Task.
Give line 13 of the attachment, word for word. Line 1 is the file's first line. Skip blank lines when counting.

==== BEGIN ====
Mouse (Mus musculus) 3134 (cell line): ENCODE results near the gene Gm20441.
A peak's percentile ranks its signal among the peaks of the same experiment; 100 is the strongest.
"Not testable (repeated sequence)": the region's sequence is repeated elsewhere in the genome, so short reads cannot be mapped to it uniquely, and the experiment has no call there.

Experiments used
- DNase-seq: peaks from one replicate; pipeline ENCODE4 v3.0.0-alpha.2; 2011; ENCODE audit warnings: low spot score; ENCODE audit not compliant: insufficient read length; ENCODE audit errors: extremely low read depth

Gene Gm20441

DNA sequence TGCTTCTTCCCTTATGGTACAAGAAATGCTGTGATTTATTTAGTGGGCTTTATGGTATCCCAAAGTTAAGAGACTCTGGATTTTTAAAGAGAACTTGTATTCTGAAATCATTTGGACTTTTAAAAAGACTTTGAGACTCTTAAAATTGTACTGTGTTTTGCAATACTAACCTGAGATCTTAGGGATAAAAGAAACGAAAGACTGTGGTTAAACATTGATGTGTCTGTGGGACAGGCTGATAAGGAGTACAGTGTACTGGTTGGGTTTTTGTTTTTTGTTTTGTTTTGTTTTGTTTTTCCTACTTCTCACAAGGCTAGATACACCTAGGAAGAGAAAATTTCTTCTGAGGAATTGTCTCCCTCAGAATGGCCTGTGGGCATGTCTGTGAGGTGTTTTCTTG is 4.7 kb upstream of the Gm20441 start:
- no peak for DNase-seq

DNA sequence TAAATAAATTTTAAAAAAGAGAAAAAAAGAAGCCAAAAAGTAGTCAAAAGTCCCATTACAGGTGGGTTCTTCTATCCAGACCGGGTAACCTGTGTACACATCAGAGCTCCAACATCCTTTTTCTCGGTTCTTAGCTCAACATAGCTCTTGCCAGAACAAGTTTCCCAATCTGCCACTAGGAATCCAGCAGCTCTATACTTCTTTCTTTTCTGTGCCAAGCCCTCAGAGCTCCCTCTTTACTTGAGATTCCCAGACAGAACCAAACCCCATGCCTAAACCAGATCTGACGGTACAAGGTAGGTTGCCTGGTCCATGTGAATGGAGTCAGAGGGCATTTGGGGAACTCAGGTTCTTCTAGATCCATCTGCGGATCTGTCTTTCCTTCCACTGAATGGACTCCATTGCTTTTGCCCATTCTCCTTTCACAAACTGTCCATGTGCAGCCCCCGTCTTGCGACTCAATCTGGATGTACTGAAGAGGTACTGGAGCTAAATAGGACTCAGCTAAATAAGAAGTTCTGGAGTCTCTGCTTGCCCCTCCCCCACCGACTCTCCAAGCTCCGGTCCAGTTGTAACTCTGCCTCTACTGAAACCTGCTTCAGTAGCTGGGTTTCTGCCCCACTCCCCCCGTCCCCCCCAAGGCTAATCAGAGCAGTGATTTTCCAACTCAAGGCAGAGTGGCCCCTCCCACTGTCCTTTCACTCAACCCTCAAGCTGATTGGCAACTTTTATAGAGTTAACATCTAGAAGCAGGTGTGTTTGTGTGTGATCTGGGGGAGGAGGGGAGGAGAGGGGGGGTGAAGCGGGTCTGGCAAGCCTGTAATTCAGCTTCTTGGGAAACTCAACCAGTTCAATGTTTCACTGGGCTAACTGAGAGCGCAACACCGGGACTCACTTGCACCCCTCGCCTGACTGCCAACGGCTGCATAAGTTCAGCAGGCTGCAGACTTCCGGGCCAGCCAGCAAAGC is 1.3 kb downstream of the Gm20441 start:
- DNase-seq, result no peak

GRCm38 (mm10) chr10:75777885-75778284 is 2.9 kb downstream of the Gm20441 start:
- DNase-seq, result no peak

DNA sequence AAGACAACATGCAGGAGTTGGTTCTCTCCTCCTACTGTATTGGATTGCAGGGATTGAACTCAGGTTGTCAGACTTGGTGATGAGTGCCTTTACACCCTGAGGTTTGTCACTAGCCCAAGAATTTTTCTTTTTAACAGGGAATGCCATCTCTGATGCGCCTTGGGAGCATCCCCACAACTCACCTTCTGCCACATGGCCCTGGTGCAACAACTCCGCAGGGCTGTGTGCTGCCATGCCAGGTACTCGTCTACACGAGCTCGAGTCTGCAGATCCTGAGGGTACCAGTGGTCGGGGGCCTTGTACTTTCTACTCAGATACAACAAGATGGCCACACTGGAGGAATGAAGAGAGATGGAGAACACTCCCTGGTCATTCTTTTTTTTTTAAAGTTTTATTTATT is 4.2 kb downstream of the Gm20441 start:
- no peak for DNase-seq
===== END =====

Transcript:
DNA sequence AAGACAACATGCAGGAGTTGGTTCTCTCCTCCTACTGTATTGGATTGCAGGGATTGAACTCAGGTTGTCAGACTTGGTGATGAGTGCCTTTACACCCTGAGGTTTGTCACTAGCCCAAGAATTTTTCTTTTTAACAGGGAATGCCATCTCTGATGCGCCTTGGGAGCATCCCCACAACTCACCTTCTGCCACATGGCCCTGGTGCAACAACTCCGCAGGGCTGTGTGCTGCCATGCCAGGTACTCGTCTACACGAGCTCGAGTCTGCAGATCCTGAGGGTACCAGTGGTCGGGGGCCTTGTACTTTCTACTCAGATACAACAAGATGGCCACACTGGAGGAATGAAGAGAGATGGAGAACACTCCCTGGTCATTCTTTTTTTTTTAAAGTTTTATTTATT is 4.2 kb downstream of the Gm20441 start: